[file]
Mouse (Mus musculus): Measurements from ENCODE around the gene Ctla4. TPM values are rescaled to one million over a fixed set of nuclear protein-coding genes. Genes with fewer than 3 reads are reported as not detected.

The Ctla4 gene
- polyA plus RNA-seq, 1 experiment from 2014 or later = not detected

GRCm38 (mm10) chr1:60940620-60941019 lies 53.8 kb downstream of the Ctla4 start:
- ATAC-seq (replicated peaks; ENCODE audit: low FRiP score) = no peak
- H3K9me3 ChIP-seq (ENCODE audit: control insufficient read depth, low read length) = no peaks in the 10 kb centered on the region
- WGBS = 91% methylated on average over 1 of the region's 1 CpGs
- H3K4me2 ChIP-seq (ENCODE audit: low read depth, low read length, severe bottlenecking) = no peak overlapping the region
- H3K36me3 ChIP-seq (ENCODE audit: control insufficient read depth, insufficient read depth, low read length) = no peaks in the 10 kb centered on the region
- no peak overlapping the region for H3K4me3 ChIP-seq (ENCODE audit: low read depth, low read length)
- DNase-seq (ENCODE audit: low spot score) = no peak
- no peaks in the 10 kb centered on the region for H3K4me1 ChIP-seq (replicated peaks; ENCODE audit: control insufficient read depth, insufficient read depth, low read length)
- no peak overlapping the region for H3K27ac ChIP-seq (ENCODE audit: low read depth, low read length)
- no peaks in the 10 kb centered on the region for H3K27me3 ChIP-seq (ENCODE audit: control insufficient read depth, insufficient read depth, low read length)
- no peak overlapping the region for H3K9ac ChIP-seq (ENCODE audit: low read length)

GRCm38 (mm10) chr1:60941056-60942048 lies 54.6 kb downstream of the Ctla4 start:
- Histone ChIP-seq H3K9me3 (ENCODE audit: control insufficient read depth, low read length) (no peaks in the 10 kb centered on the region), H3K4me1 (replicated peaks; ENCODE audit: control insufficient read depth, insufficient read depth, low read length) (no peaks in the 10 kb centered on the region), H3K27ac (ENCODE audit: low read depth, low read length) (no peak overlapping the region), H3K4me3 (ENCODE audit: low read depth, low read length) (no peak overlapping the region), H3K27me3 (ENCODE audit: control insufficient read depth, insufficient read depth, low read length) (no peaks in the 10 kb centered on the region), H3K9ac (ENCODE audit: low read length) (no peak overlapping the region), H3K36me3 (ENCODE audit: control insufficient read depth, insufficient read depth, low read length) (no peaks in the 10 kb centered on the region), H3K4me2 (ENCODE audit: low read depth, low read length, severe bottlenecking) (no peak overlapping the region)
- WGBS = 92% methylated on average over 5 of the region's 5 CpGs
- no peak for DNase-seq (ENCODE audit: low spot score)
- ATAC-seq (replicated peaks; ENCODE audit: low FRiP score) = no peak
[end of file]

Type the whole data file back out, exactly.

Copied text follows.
Mouse (Mus musculus): Measurements from ENCODE around the gene Ctla4. TPM values are rescaled to one million over a fixed set of nuclear protein-coding genes. Genes with fewer than 3 reads are reported as not detected.

The Ctla4 gene
- polyA plus RNA-seq, 1 experiment from 2014 or later = not detected

GRCm38 (mm10) chr1:60940620-60941019 lies 53.8 kb downstream of the Ctla4 start:
- ATAC-seq (replicated peaks; ENCODE audit: low FRiP score) = no peak
- H3K9me3 ChIP-seq (ENCODE audit: control insufficient read depth, low read length) = no peaks in the 10 kb centered on the region
- WGBS = 91% methylated on average over 1 of the region's 1 CpGs
- H3K4me2 ChIP-seq (ENCODE audit: low read depth, low read length, severe bottlenecking) = no peak overlapping the region
- H3K36me3 ChIP-seq (ENCODE audit: control insufficient read depth, insufficient read depth, low read length) = no peaks in the 10 kb centered on the region
- no peak overlapping the region for H3K4me3 ChIP-seq (ENCODE audit: low read depth, low read length)
- DNase-seq (ENCODE audit: low spot score) = no peak
- no peaks in the 10 kb centered on the region for H3K4me1 ChIP-seq (replicated peaks; ENCODE audit: control insufficient read depth, insufficient read depth, low read length)
- no peak overlapping the region for H3K27ac ChIP-seq (ENCODE audit: low read depth, low read length)
- no peaks in the 10 kb centered on the region for H3K27me3 ChIP-seq (ENCODE audit: control insufficient read depth, insufficient read depth, low read length)
- no peak overlapping the region for H3K9ac ChIP-seq (ENCODE audit: low read length)

GRCm38 (mm10) chr1:60941056-60942048 lies 54.6 kb downstream of the Ctla4 start:
- Histone ChIP-seq H3K9me3 (ENCODE audit: control insufficient read depth, low read length) (no peaks in the 10 kb centered on the region), H3K4me1 (replicated peaks; ENCODE audit: control insufficient read depth, insufficient read depth, low read length) (no peaks in the 10 kb centered on the region), H3K27ac (ENCODE audit: low read depth, low read length) (no peak overlapping the region), H3K4me3 (ENCODE audit: low read depth, low read length) (no peak overlapping the region), H3K27me3 (ENCODE audit: control insufficient read depth, insufficient read depth, low read length) (no peaks in the 10 kb centered on the region), H3K9ac (ENCODE audit: low read length) (no peak overlapping the region), H3K36me3 (ENCODE audit: control insufficient read depth, insufficient read depth, low read length) (no peaks in the 10 kb centered on the region), H3K4me2 (ENCODE audit: low read depth, low read length, severe bottlenecking) (no peak overlapping the region)
- WGBS = 92% methylated on average over 5 of the region's 5 CpGs
- no peak for DNase-seq (ENCODE audit: low spot score)
- ATAC-seq (replicated peaks; ENCODE audit: low FRiP score) = no peak